By Jen Rouse
The Short Years
I dye my hair.
This is not some big stunning revelation, since I’ve written about it before. It’s just something you need to be aware of as the story I’m about to tell you unfolds. I’m not serene enough to accept my gray hairs as signs of wisdom and maturity and instead choose to camouflage them with chemical means. So. That’s the first thing you need to know.
The second thing you need to know is that I’m cheap. That means that instead of paying money to have a professional dye my hair at the salon, I do it myself, at home, with stuff that comes in a little cardboard box.
So last night after the kids were in bed I decided to go ahead and open up that little cardboard box and let it do its stuff. I went into the bathroom and mixed the components into a thick gloppy substance, which start out as a light beige-ish color when you’re first applying it to your hair. Then, you wait 25 minutes, during which time it darkens to a kind of horrifying purplish-black upon your head. Then you rinse it out and your hair is, supposedly, “Natural Medium Neutral Brown.” Anyway, I’ve been doing this for a couple years now, so I whizzed through the mixing and application process without giving the purplish glop much thought at all. I decided that rather than sit in the chemical-smelling bathroom while waiting for the stuff to work its magic, I would wander out to the living room and check my email–with a towel draped around my shoulders, of course, to catch any wayward droplets.
I did that, the timer dinged, and I returned to the bathroom, only to be met by a horrible sight.
There, all over the stark-white tile floor, were dark purplish-black footprints. Everywhere. They went from the sink to the doorway to the hallway…quickly I looked at the soles of my feet. Then I looked out into the living room, where the footprints continued. Then I looked at the box, sitting on the counter, with the words “permanent dye” clearly written on the side. My worst suspicions were confirmed.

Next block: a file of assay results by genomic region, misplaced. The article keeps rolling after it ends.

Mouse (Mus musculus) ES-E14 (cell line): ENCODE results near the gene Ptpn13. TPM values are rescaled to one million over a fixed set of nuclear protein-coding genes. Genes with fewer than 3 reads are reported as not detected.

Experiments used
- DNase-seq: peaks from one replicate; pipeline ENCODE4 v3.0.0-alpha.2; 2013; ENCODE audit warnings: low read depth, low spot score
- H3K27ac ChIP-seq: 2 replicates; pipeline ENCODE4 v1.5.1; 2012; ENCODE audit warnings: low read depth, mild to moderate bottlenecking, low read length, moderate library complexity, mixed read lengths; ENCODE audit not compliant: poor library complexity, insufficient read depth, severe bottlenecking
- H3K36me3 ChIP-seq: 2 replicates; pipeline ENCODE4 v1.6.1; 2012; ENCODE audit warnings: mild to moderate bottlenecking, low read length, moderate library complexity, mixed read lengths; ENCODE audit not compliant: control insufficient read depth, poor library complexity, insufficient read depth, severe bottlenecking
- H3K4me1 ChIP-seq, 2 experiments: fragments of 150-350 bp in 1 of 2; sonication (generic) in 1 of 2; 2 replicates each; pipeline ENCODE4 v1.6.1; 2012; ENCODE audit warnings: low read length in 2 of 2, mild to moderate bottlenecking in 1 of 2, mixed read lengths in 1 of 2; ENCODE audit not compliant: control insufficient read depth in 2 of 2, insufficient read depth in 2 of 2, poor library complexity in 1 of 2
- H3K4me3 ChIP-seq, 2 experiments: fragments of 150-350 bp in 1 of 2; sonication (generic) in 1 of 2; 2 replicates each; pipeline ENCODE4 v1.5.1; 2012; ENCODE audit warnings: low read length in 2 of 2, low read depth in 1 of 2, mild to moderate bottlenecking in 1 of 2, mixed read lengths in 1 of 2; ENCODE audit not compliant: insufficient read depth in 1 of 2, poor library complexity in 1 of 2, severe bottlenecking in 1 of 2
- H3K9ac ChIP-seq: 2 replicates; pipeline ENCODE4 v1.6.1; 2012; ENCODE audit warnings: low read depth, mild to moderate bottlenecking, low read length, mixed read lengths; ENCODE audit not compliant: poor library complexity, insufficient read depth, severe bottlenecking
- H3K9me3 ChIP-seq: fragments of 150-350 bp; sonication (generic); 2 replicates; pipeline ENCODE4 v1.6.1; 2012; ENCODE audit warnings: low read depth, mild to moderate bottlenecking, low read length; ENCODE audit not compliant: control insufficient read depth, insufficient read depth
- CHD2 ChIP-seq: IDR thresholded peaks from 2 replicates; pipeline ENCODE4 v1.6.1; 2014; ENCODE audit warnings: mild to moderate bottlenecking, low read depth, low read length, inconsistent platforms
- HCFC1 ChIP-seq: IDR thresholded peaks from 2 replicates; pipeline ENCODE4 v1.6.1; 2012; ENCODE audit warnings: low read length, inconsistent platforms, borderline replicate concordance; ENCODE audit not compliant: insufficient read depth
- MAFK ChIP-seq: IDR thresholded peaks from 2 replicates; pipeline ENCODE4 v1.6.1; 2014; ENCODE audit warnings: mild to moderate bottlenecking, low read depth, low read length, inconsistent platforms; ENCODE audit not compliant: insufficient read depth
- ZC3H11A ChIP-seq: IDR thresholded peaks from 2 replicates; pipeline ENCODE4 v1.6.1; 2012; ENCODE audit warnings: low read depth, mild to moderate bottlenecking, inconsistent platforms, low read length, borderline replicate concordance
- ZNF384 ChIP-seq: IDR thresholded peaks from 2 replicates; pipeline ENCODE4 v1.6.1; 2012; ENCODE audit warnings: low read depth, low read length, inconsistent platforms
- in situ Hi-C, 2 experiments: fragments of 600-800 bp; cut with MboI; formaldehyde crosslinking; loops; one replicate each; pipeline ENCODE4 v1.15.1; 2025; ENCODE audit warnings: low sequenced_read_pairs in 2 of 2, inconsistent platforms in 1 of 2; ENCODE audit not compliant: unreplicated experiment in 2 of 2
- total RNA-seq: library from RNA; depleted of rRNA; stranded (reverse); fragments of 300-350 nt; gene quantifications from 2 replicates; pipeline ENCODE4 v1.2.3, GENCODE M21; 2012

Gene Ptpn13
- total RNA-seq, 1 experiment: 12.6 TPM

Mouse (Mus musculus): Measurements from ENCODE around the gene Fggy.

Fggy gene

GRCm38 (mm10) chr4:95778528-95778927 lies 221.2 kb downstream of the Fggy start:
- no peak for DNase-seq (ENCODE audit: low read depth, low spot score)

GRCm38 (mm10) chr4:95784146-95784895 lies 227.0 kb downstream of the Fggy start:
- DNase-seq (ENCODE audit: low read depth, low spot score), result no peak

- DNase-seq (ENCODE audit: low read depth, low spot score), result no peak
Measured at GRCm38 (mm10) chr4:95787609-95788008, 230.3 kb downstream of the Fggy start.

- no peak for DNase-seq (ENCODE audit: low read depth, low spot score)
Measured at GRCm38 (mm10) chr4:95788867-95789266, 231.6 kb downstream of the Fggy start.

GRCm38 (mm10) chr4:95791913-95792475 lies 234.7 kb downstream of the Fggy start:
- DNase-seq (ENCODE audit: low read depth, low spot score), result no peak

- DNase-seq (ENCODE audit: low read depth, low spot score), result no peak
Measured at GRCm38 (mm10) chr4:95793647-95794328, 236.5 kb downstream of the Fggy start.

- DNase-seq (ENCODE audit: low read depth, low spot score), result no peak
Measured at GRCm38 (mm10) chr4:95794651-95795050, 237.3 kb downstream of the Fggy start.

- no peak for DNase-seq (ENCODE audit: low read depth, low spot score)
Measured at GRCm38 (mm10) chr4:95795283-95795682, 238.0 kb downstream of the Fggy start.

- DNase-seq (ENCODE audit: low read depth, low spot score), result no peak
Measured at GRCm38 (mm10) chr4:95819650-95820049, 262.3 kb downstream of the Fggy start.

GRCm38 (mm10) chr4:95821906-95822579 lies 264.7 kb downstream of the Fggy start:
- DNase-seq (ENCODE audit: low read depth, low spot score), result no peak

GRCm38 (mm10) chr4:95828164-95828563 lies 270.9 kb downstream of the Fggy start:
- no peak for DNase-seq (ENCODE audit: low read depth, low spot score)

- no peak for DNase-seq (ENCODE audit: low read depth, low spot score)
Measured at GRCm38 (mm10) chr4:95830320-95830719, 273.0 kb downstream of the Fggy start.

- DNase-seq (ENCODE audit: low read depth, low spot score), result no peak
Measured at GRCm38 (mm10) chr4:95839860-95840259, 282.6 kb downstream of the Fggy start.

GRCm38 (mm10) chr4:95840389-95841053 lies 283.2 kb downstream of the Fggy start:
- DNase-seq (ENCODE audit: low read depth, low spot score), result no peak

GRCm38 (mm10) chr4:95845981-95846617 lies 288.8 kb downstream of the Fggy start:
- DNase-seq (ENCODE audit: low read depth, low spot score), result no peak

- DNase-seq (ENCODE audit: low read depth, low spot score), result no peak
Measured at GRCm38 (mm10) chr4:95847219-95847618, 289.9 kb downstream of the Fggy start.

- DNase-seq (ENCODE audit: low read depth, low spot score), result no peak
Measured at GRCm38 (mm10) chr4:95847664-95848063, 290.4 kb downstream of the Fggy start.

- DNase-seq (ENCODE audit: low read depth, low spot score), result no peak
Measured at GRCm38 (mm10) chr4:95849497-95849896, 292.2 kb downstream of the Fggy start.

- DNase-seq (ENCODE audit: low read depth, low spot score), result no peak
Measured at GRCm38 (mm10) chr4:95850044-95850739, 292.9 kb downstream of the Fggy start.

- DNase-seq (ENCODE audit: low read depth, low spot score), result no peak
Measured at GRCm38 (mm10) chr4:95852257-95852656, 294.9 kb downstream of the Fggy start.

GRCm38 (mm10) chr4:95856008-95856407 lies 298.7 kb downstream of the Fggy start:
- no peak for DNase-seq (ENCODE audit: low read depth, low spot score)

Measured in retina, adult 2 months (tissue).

I had dropped a drop of dye glop onto the floor while still in its beigish stage, failed to notice it, stepped in it, then tracked it all over the house, where it darkened into to big purplish-black blotches.
Just seeing the purple all over my floor gave me flashbacks to the great Gentian Violet incident of ’06. Except this time there was no 2-year-old around to blame the spill on. This was me, my fault, all me.
I grabbed a wet washcloth, took a deep breath, and started wiping.
And…thank the good Lord…it wiped right up. From the bathroom to the hallway to the living room I retraced my footsteps, and every single one of the blotches wiped clean away, right off the tile in the bathroom and the laminate wood flooring in the living room. The soles of my feet are still somewhat questionable-looking, but what do I care about the soles of my feet? The HOUSE is what I care about.
And considering how often our house is the scene of things like potty-training
accidents and vomit-fests and giant art projects involving paint and glitter, and now home beauty rituals gone awry, I’m just thanking my lucky stars over and over that we ended up buying a house that’s 95% non-carpeted. It makes me wonder why carpet was ever *invented* for crying out loud.
Hear me now, makers of laminate flooring: you have won a satisfied customer forever. Because carpet may feel soft on your feet and be nice to lay down on. But *not* having to explain to your husband that you are responsible for tracking deep purple permanent-dye footprints all over the carpet? That’s priceless.
*This post was not sponsored or in any way influenced by the marketing department of a laminate flooring company. I’m just really, truly grateful.
Disclaimer: Articles featured on Oregon Report are the creation, responsibility and opinion of the authoring individual or organization which is featured at the top of every article.